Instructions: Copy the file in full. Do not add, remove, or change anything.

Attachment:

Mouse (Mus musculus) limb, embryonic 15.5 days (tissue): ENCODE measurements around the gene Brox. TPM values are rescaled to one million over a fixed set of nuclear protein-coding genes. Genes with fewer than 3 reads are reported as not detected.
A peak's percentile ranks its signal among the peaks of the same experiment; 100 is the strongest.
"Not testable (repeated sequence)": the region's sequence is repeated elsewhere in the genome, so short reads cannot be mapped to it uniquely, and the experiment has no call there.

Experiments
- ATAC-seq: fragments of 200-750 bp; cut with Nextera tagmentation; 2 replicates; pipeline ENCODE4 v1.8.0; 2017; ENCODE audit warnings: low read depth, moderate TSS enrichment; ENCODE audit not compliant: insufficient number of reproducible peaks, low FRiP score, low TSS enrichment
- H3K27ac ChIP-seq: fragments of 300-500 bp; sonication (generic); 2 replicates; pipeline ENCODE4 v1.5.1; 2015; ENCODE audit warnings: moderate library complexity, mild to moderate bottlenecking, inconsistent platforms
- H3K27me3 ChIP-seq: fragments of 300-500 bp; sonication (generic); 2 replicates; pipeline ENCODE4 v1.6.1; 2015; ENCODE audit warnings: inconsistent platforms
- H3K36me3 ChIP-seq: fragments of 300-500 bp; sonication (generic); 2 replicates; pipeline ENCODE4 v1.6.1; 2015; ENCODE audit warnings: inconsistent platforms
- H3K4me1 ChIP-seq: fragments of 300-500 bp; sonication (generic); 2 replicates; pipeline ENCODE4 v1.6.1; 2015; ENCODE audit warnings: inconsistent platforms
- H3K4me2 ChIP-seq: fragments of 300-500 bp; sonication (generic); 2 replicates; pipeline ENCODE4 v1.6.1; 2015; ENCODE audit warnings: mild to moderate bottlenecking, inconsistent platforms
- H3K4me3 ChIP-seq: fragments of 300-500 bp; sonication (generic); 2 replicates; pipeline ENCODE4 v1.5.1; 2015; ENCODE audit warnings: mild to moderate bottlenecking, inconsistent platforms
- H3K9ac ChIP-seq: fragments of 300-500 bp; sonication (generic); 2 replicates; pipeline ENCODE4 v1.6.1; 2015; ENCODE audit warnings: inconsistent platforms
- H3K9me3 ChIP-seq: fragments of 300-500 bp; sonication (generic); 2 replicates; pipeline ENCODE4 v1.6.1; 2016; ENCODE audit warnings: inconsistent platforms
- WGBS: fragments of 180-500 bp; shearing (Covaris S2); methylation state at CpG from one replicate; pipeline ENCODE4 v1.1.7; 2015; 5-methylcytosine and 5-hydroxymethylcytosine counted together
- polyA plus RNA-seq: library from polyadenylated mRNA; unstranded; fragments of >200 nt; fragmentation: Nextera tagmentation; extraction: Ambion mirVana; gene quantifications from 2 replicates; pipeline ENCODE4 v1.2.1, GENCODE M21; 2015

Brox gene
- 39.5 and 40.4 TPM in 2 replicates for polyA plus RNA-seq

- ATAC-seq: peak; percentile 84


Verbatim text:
Mouse (Mus musculus) limb, embryonic 15.5 days (tissue): ENCODE measurements around the gene Brox. TPM values are rescaled to one million over a fixed set of nuclear protein-coding genes. Genes with fewer than 3 reads are reported as not detected.
A peak's percentile ranks its signal among the peaks of the same experiment; 100 is the strongest.
"Not testable (repeated sequence)": the region's sequence is repeated elsewhere in the genome, so short reads cannot be mapped to it uniquely, and the experiment has no call there.

Experiments
- ATAC-seq: fragments of 200-750 bp; cut with Nextera tagmentation; 2 replicates; pipeline ENCODE4 v1.8.0; 2017; ENCODE audit warnings: low read depth, moderate TSS enrichment; ENCODE audit not compliant: insufficient number of reproducible peaks, low FRiP score, low TSS enrichment
- H3K27ac ChIP-seq: fragments of 300-500 bp; sonication (generic); 2 replicates; pipeline ENCODE4 v1.5.1; 2015; ENCODE audit warnings: moderate library complexity, mild to moderate bottlenecking, inconsistent platforms
- H3K27me3 ChIP-seq: fragments of 300-500 bp; sonication (generic); 2 replicates; pipeline ENCODE4 v1.6.1; 2015; ENCODE audit warnings: inconsistent platforms
- H3K36me3 ChIP-seq: fragments of 300-500 bp; sonication (generic); 2 replicates; pipeline ENCODE4 v1.6.1; 2015; ENCODE audit warnings: inconsistent platforms
- H3K4me1 ChIP-seq: fragments of 300-500 bp; sonication (generic); 2 replicates; pipeline ENCODE4 v1.6.1; 2015; ENCODE audit warnings: inconsistent platforms
- H3K4me2 ChIP-seq: fragments of 300-500 bp; sonication (generic); 2 replicates; pipeline ENCODE4 v1.6.1; 2015; ENCODE audit warnings: mild to moderate bottlenecking, inconsistent platforms
- H3K4me3 ChIP-seq: fragments of 300-500 bp; sonication (generic); 2 replicates; pipeline ENCODE4 v1.5.1; 2015; ENCODE audit warnings: mild to moderate bottlenecking, inconsistent platforms
- H3K9ac ChIP-seq: fragments of 300-500 bp; sonication (generic); 2 replicates; pipeline ENCODE4 v1.6.1; 2015; ENCODE audit warnings: inconsistent platforms
- H3K9me3 ChIP-seq: fragments of 300-500 bp; sonication (generic); 2 replicates; pipeline ENCODE4 v1.6.1; 2016; ENCODE audit warnings: inconsistent platforms
- WGBS: fragments of 180-500 bp; shearing (Covaris S2); methylation state at CpG from one replicate; pipeline ENCODE4 v1.1.7; 2015; 5-methylcytosine and 5-hydroxymethylcytosine counted together
- polyA plus RNA-seq: library from polyadenylated mRNA; unstranded; fragments of >200 nt; fragmentation: Nextera tagmentation; extraction: Ambion mirVana; gene quantifications from 2 replicates; pipeline ENCODE4 v1.2.1, GENCODE M21; 2015

Brox gene
- 39.5 and 40.4 TPM in 2 replicates for polyA plus RNA-seq

- ATAC-seq: peak; percentile 84